In 2020, employers have been struggling to navigate a maze of ever-changing COVID laws, regulations, and guidance from both the state and federal levels. It has not been easy. Besides trying to keep their business open, make ends meet, and generally stay safe, employers now have another thing to worry about: liability lawsuits for potential COVID-19 exposure, illness, or injury.
To protect businesses, the Legislature has passed new laws intended to create some certainty and protection against costly litigation. These are referred to as HB 6030 or the “COVID-19 Response and reopening Liability Assurance Act.” While the legislation is by no means a “get out of court free” card, it seeks to reduce lawyer costs and keep insurance premiums down across the board. Governor Whitmer signed the bills into law on October 28, 2020, which are effective immediately.
Q: Why do Michigan businesses need a “liability shield” against COVID-19 lawsuits?
A: The new law offers protections from tort liability related to COVID-19. The idea is to prevent negligence lawsuits against employers who were substantially following the law and public health guidance. As a policy matter, it is important to give employers and insurance companies some predictability – otherwise, insurance premiums will quickly become unaffordable and businesses may have to face litigation-related shutdowns, bankruptcies, etc., which would further disrupt the economy.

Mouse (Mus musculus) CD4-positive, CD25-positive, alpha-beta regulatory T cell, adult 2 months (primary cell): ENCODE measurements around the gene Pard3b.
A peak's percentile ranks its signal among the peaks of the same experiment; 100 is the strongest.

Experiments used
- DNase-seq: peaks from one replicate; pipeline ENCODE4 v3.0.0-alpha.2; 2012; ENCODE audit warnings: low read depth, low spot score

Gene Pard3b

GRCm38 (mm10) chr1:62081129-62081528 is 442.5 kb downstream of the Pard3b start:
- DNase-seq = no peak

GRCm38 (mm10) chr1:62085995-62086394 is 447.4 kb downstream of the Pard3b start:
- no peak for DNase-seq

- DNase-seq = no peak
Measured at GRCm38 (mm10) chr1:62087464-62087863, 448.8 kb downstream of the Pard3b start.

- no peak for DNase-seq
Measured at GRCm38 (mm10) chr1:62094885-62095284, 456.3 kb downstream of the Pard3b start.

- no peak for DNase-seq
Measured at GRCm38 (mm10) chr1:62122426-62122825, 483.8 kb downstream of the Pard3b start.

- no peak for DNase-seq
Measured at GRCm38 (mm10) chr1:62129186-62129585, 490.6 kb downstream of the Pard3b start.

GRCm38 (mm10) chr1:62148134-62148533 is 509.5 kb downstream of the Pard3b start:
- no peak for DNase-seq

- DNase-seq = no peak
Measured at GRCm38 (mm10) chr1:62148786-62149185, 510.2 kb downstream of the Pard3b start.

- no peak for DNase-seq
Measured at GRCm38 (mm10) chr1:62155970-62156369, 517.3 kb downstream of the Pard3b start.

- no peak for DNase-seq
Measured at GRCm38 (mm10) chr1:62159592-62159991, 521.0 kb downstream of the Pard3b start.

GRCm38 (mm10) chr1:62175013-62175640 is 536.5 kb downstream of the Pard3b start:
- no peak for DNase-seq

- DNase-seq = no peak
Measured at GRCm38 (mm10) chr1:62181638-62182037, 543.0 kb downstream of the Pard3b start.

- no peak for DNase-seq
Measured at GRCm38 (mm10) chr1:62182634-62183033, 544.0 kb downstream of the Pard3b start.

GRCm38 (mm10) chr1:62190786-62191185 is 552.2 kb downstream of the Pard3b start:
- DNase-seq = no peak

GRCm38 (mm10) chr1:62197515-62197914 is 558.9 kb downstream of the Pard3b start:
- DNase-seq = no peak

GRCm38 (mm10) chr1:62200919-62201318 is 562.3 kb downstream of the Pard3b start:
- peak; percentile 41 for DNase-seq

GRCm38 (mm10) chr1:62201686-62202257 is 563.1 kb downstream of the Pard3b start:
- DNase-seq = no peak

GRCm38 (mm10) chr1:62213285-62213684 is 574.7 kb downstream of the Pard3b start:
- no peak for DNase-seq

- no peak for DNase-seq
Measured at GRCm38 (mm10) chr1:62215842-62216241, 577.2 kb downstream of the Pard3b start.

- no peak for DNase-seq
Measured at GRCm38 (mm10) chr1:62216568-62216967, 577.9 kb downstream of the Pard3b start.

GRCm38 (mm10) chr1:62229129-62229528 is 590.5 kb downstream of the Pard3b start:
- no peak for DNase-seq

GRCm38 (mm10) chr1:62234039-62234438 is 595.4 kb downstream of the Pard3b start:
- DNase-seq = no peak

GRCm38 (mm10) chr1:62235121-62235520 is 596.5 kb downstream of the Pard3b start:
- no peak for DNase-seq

Q: What does the COVID-19 Response and reopening Liability Assurance Act do for businesses?
A: The new law grants businesses retroactive immunity (to March 1, 2020) from lawsuits alleging a COVID-19 claim, which is a tort claim based on or related to COVID-19 exposure (or potential exposure). COVID-19 claims also include allegations related to a business’s efforts to reduce COVID-19 transmission such as a “health screening, testing, contact tracing.” However, the immunity is only available if the business operated in compliance with all federal, state, and local laws and rules that were in effect and deemed legal at the time of the alleged incident.
An example of a potential tort claim is if a customer caught COVID-19 at your business and was injured. The customer will likely pursue a standard negligence claim, arguing that the business had a duty to keep the customer safe, breached that duty by allowing COVID-19 exposure, the exposure was the proximate cause of injury, and the customer suffered damages. Normally, the business would respond by disproving any of these elements – however, the new law creates an affirmative defense that allows the business to avoid liability by showing compliance with all applicable COVID-19 laws and regulations at the time of alleged exposure.
Q: What kinds of evidence would I need to show compliance and to claim immunity under the COVID-19 Response and reopening Liability Assurance Act?
A: The answer depends on your particular facts, location, and situation. However, in general a COVID preparedness and response plan, a designated COVID-19 coordinator, workplace policies directly addressing things like social distancing, mask-wearing, and disinfection protocols are all useful in showing compliance. For the latest guidance on compliance, check out my updated Guide for Michigan Employers Navigating COVID Regulations.